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Wednesday, 17 September 2014

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Cumbrian woman claimed dad's pension for five years after he died

A woman pocketed more than £27,000 by going on claiming her father’s pension for five years after he died.

Angela Hewitt, 48, was too hard-up to give former coal miner Gordon Parkinson “the sort of funeral she felt he deserved” after he died of a heart attack on July 22, 2007.

So, when the National Coal Board sent an instalment of his work-related pension after his death, she spent it on giving him a good send-off.

Although she told the Department for Work of Pensions that he had died, so putting a stop to his state pension payments, she never bothered to get around to telling the Coal Board he was dead. It was nearly five years before investigators working for the pension company’s trustees discovered what she was doing and reported her to the police.

At Carlisle Crown Court, Hewitt, of High Road, Kells, Whitehaven, pleaded guilty to fraud and forging her father’s signature on an application – three months after his death – to change his address to hers.

Prosecutor Becky McGregor told the court only £10 was left of the total of £27,318 which the mother of two teenaged children had received through her late father’s account.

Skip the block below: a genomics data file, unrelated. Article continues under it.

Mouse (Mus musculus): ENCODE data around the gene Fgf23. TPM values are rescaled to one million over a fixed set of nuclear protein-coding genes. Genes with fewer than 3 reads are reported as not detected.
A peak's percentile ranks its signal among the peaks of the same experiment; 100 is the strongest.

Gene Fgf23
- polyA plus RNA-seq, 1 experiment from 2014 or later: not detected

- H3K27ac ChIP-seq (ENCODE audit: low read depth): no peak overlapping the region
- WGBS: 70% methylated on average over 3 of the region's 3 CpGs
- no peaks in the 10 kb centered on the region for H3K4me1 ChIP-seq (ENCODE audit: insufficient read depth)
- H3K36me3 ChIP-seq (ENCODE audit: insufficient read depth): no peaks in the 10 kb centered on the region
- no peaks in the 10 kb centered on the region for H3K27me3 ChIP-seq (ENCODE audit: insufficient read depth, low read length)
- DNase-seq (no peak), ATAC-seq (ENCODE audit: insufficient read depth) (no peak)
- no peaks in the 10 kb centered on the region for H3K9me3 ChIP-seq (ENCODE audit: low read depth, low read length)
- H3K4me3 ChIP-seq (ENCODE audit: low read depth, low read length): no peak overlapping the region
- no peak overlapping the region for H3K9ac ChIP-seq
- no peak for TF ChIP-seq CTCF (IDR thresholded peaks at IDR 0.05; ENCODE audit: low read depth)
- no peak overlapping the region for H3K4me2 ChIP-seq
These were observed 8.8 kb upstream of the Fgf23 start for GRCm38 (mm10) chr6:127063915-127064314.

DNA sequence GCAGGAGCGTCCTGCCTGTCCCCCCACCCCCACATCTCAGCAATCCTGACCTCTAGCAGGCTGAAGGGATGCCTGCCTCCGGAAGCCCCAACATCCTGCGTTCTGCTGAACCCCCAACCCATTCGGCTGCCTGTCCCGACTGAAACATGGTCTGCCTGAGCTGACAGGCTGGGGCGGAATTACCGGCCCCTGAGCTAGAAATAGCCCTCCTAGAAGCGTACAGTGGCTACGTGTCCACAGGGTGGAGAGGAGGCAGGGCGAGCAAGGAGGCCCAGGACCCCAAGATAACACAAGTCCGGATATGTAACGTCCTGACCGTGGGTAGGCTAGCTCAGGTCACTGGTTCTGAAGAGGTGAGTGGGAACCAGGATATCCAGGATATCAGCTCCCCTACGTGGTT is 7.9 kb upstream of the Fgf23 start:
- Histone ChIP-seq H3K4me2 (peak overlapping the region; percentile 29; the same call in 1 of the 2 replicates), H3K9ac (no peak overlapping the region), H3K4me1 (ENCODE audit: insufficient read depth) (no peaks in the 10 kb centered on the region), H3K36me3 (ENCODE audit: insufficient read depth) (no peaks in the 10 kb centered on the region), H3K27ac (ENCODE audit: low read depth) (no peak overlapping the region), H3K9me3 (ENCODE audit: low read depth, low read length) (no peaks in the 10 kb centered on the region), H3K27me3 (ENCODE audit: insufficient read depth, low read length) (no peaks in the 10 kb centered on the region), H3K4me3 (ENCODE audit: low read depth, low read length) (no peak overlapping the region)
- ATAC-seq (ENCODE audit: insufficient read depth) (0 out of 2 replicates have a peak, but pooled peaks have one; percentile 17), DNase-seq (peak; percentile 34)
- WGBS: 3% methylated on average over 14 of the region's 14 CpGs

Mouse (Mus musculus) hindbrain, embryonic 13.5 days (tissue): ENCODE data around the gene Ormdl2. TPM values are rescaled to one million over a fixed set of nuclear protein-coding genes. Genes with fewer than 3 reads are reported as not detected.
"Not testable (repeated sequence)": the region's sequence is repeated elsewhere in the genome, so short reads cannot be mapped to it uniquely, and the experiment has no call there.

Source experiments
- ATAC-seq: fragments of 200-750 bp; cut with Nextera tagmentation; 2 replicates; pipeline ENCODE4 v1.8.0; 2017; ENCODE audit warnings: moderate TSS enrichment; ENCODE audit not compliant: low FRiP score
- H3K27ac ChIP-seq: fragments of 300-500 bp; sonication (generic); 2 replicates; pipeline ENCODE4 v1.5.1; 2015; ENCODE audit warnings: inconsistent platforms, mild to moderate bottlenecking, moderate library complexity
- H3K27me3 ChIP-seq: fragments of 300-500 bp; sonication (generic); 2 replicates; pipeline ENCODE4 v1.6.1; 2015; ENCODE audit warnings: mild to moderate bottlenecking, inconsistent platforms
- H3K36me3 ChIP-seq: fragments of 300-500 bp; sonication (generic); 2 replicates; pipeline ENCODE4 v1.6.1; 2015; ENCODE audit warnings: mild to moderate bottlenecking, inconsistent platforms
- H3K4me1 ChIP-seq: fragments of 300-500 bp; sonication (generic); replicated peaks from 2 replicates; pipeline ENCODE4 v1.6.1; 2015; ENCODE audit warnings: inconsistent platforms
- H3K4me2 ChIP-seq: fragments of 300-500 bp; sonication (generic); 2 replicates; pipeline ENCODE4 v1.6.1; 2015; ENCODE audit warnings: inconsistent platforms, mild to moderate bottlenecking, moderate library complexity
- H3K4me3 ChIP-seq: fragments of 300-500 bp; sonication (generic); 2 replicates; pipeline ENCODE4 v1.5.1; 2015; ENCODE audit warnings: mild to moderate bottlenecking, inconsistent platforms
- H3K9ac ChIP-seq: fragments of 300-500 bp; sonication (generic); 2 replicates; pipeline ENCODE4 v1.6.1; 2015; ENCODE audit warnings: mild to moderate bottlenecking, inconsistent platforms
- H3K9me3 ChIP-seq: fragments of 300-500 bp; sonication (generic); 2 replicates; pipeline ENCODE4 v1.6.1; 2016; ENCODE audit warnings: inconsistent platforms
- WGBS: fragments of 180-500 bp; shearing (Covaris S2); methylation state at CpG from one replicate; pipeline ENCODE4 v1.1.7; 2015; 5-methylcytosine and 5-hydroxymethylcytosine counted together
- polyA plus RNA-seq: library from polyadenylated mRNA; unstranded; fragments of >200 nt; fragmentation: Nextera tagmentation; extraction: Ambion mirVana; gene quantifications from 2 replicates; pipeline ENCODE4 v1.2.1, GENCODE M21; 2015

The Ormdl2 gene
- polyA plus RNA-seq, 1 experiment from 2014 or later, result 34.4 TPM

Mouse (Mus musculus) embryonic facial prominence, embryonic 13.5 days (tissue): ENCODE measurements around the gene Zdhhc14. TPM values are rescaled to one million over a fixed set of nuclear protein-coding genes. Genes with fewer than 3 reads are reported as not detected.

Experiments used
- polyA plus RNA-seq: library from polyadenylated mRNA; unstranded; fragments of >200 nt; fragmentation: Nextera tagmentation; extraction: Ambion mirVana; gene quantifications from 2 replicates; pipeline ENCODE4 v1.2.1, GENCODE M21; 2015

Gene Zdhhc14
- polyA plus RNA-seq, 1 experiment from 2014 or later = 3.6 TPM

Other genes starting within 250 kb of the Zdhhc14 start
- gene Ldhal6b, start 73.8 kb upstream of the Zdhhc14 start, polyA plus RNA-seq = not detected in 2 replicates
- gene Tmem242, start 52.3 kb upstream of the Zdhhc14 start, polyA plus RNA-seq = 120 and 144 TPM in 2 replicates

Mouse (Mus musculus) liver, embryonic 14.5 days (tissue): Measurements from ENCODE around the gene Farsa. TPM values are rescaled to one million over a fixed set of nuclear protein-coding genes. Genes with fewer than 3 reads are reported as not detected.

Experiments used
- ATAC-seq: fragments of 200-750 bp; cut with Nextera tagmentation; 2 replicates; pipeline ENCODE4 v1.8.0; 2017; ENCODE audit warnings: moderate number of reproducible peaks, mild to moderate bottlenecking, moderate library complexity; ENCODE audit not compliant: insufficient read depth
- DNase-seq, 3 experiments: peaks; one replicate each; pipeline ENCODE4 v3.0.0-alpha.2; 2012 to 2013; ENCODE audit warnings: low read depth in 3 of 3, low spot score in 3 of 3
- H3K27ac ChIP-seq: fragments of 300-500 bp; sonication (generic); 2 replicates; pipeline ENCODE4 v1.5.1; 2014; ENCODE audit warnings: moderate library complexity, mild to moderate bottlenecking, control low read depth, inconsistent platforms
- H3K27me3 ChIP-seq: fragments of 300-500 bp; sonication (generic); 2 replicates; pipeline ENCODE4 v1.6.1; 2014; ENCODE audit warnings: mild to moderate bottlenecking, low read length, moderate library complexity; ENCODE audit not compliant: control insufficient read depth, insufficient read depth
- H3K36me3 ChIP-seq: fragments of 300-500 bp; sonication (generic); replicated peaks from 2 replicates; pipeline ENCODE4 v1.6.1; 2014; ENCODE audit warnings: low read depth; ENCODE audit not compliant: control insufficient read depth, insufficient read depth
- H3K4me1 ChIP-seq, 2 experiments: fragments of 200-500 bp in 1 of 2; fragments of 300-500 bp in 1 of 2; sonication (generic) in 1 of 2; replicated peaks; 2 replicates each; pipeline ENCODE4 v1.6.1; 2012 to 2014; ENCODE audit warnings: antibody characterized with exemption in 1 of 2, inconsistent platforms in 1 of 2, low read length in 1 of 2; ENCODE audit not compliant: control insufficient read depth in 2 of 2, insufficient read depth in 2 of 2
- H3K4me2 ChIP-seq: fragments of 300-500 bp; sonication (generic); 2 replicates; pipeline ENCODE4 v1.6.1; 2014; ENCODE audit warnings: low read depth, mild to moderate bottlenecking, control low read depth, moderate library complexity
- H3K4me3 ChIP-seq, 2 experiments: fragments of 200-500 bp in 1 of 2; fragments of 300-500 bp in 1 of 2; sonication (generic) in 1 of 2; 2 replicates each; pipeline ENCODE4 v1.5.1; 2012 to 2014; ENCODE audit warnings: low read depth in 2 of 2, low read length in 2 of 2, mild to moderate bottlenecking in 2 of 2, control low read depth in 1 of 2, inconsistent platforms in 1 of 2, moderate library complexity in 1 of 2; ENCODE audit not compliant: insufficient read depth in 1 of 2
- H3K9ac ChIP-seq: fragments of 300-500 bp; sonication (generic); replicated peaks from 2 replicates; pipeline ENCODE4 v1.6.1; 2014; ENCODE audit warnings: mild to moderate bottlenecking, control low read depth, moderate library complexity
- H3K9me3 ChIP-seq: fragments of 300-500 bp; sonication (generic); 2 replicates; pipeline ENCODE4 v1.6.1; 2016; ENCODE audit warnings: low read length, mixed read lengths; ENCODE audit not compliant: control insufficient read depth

After her arrest in May last year, Hewitt told investigators she had been driven by “pure greed”, the court heard.

She said she had come to depend on it for week-to-week living expenses, and had not used it to fund any sort of lavish lifestyle.

“It was just so easy,” Hewitt told them “It went on and on.”

Defence barrister Greg Hoare described it as “a very unfortunate and sad case”.

“She had led an exemplary life, struggling with her family and helping her father to the end of his days,” he said.

But, he said, she got into debt – partly because of debts inherited from her mother – and saw her father’s pension as a way out of them.

“The money kept coming in and because of her financial situation she simply kept drawing upon it,” he said.

Mr Hoare said that though Hewitt knew it was wrong, once she had been doing it for a while she did not know how to stop.

Hewitt was given an eight-month prison sentence, suspended for two years, and ordered to do 200 hours unpaid community work.

A hearing will be held on August 9 at which she is likely to be made to pay back any benefits she achieved by her dishonesty.

The court heard the authorities were also now looking into her entitlement to benefits payments.

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